It was third-and-short near midfield, and Penn State needed a spark. Down 28-7 to Maryland football at the start of the second half, the Nittany Lions were looking to score and keep the game from getting out of hand.

Sean Clifford took the snap, faked a handoff to Devyn Ford and immediately found trouble — the Terps had broken through Penn State’s offensive line and were in the redshirt junior quarterback’s face. Clifford scrambled aimlessly, trying to find open space, but was crunched by Ayinde Eley and Nick Cross.

The hit jarred the football loose, and Maryland linebacker Chance Campbell scooped it up and found nothing but green turf ahead of him. He cruised into the end zone, putting his team up four scores and erasing any momentum the Nittany Lions had while Clifford was left on the ground wondering how to recover.

It was a sequence emblematic of the Terps’ dominating performance Saturday in University Park, Pennsylvania, one in which Maryland’s oft-maligned defense stepped up to squelch Penn State’s offense.

“That was our game plan,” coach Mike Locksley said. “We wanted to make him throw the ball to beat us.”

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That was clear on the Nittany Lions’ first drive. While Clifford and his team progressed into the red zone on that series, the drive stalled due to key pass breakups from the Terps’ secondary.

And that was the best the quarterback looked all afternoon. He was sacked seven times and turned the ball over thrice — the first takeaways for Maryland’s defense all season. Clifford finished the contest 27-for-57 with 340 passing yards, though much of that came during the contest’s waning moments.

It was a startling performance from a signal caller who accounted for 452 all-purpose yards and four total touchdowns in a blowout of the Terps last year. Clifford never looked comfortable in the pocket Saturday, often running to escape defenders and wildly overthrowing his talented receivers.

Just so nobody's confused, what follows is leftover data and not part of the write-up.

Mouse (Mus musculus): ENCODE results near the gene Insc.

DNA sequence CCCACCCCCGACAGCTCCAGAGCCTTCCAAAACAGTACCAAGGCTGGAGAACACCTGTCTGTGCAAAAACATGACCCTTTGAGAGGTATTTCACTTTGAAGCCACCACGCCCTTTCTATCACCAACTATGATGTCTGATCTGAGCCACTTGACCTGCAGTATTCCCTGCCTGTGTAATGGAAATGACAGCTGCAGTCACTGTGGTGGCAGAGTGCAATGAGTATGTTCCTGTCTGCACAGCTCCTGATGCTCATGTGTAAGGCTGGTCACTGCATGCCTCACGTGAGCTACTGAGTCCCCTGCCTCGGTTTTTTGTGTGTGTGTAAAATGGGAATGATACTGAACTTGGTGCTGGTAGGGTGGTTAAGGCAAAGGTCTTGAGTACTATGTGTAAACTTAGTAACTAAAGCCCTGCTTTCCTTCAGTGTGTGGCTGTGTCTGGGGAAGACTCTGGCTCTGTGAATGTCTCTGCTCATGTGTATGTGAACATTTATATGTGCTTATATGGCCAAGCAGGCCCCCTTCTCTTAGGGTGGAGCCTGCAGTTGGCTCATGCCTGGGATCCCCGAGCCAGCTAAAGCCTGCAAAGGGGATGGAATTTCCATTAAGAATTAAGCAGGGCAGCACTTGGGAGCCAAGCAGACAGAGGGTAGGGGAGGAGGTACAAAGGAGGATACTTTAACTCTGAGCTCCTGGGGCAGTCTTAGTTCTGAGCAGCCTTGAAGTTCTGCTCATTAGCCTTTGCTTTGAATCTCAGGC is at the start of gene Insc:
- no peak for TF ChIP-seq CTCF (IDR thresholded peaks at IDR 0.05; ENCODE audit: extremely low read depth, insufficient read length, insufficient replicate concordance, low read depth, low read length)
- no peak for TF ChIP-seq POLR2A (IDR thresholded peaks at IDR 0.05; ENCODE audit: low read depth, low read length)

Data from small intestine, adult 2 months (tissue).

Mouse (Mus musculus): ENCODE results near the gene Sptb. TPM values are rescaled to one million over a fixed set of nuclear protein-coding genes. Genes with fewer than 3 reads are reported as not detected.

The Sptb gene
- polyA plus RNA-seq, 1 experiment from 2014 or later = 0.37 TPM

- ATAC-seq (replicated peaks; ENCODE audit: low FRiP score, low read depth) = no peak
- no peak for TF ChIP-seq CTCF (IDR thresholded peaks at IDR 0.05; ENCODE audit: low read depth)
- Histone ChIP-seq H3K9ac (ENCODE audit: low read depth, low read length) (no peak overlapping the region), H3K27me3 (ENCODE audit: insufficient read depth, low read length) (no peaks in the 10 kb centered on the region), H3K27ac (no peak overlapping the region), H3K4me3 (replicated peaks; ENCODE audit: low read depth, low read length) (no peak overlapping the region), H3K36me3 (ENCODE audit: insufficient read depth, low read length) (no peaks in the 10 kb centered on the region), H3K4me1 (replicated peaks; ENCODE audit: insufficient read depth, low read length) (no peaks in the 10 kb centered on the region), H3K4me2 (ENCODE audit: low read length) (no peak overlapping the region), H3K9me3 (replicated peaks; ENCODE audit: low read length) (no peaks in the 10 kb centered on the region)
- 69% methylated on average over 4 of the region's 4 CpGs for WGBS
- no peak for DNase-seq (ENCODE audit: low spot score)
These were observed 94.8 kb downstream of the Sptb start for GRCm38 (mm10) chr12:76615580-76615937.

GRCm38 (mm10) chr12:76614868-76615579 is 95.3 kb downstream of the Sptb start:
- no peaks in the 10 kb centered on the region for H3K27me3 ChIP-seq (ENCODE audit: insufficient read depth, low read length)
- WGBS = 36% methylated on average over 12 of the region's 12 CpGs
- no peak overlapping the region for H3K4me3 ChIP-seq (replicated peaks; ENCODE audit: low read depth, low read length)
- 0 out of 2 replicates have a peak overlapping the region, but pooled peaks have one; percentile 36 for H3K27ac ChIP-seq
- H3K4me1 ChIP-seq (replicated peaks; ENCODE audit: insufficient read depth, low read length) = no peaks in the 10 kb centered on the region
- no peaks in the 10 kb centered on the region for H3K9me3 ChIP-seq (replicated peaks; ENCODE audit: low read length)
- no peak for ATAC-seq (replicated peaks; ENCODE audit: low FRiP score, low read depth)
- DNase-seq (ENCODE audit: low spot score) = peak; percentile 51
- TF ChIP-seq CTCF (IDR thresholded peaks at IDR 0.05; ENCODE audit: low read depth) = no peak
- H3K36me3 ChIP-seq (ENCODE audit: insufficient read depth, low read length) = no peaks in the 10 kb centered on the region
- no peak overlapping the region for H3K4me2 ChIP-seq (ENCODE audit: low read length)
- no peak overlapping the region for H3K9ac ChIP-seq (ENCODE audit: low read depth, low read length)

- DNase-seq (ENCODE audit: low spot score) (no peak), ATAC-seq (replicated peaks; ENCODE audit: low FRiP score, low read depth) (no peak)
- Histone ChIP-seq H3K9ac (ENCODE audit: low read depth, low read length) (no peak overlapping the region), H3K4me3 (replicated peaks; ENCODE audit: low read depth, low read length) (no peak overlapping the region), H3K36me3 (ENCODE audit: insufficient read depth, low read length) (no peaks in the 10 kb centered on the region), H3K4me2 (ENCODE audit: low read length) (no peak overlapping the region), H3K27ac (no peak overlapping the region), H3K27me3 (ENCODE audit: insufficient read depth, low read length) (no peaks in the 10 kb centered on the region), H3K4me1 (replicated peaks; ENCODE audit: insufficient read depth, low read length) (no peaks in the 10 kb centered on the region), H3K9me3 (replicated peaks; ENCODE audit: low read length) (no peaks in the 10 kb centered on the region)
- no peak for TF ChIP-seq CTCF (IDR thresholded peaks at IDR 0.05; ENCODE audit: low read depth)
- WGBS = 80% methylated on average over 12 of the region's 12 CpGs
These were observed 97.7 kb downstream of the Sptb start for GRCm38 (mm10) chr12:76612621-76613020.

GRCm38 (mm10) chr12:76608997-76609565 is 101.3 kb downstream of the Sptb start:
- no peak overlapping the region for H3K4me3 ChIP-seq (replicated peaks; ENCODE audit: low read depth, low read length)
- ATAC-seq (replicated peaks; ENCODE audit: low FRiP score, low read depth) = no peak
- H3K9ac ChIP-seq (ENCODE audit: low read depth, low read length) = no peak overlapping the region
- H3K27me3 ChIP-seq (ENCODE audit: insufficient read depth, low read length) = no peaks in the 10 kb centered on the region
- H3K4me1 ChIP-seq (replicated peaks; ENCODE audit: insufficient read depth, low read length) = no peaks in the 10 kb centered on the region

Those mistakes led to a costly lack of rhythm.

“It’s going to start with myself. I’m not going to point a single finger,” Clifford said. “There’s plays that need to be made, and I need to make them.”

But what was maybe even more surprising than Clifford’s decline was Maryland’s defensive execution. In their first two games, the Terps allowed 43.5 points per contest and nearly 500 yards per match, struggling to contain the rushing attacks from Northwestern and Minnesota.

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That script flipped against Penn State — Maryland’s front seven was relentless in its pressure, shutting down the Nittany Lions’ running backs and forcing Clifford’s off-target throws. And the team was not surprised by its performance.

“We were always really close to getting sacks, getting takeaways,” Cross said. “It was definitely something that was a big emphasis [in practice], and when we put our mind to something, we’re going to get it done.”

Now that the Terps’ defense has shown some of its potential, it will need to keep its head down as the schedule toughens. But there’s still work to be done.

Locksley was not pleased with how his team snoozed to the finish line, with Penn State scoring two late touchdowns to close the scoring margin. And while the front seven showed marked improvement and the secondary turned in a decent outing, they were frequently bailed out by Clifford’s errors.

Still, Cross and his young teammates now have one solid game to use as experience — one they hope can take them to the next level.